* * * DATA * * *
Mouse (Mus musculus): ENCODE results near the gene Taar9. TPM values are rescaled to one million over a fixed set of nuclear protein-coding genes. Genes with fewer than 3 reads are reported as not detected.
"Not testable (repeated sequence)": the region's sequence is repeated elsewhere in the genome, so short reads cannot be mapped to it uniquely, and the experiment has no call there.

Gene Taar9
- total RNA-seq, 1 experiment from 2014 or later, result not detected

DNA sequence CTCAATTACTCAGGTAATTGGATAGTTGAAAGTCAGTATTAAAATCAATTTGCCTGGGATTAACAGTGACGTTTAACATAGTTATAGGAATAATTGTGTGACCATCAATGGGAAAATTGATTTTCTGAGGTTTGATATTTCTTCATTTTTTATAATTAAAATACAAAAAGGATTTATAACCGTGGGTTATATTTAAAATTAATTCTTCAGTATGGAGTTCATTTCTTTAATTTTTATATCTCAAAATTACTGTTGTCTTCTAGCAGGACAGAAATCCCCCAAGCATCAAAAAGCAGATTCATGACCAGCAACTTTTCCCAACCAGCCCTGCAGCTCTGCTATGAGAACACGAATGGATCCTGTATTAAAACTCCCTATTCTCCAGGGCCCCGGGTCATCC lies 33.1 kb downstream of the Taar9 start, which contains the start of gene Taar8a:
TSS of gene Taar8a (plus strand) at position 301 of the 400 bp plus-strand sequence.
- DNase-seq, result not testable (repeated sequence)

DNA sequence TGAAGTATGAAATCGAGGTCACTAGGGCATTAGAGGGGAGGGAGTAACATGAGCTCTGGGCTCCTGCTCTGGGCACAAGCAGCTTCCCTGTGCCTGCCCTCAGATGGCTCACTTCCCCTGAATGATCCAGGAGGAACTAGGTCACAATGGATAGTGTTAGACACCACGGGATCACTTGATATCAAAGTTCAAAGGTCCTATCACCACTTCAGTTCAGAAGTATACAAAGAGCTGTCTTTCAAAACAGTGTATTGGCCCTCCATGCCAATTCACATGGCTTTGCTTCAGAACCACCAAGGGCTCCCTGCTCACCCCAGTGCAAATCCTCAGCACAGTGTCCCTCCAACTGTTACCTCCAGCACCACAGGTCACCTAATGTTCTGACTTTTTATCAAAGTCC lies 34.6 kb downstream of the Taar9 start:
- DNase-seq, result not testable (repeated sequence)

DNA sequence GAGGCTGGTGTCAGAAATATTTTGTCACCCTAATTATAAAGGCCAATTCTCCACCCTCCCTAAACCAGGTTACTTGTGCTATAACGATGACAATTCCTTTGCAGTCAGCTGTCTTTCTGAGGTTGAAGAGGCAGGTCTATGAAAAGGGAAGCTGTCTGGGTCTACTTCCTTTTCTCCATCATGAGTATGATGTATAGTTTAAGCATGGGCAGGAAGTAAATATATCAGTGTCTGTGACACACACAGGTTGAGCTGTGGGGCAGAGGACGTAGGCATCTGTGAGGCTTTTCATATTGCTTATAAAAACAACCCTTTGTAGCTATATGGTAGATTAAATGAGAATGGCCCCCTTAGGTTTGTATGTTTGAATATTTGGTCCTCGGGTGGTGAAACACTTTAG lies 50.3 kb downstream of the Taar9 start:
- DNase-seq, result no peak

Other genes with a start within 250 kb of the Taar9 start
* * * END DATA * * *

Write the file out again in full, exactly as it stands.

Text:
Mouse (Mus musculus): ENCODE results near the gene Taar9. TPM values are rescaled to one million over a fixed set of nuclear protein-coding genes. Genes with fewer than 3 reads are reported as not detected.
"Not testable (repeated sequence)": the region's sequence is repeated elsewhere in the genome, so short reads cannot be mapped to it uniquely, and the experiment has no call there.

Gene Taar9
- total RNA-seq, 1 experiment from 2014 or later, result not detected

DNA sequence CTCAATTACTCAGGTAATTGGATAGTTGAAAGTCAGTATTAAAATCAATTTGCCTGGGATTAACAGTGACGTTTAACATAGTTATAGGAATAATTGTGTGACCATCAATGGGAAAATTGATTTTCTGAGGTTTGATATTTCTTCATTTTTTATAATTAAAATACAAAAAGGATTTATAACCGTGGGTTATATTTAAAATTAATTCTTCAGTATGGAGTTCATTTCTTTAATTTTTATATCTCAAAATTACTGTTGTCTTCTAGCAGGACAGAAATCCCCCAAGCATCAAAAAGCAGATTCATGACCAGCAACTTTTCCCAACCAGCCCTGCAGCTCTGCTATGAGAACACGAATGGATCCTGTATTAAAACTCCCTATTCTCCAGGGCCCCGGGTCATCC lies 33.1 kb downstream of the Taar9 start, which contains the start of gene Taar8a:
TSS of gene Taar8a (plus strand) at position 301 of the 400 bp plus-strand sequence.
- DNase-seq, result not testable (repeated sequence)

DNA sequence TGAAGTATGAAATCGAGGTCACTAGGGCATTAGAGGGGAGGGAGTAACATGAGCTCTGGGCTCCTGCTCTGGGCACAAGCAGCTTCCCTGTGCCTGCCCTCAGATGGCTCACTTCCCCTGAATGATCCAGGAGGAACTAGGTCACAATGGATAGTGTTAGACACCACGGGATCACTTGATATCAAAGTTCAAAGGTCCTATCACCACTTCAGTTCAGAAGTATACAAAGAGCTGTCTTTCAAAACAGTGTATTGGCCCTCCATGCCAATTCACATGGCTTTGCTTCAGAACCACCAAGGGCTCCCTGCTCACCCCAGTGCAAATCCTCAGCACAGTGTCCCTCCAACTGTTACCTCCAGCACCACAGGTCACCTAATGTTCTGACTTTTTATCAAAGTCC lies 34.6 kb downstream of the Taar9 start:
- DNase-seq, result not testable (repeated sequence)

DNA sequence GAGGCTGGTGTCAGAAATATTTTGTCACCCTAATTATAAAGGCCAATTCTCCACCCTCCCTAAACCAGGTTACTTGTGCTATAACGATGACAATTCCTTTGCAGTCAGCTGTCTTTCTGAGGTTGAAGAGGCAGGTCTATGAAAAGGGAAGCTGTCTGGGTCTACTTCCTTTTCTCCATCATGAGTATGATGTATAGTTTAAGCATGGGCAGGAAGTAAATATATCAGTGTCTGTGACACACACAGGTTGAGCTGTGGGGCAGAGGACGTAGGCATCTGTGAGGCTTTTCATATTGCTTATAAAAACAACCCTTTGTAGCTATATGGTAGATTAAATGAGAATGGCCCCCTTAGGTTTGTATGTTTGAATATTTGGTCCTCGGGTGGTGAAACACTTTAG lies 50.3 kb downstream of the Taar9 start:
- DNase-seq, result no peak

Other genes with a start within 250 kb of the Taar9 start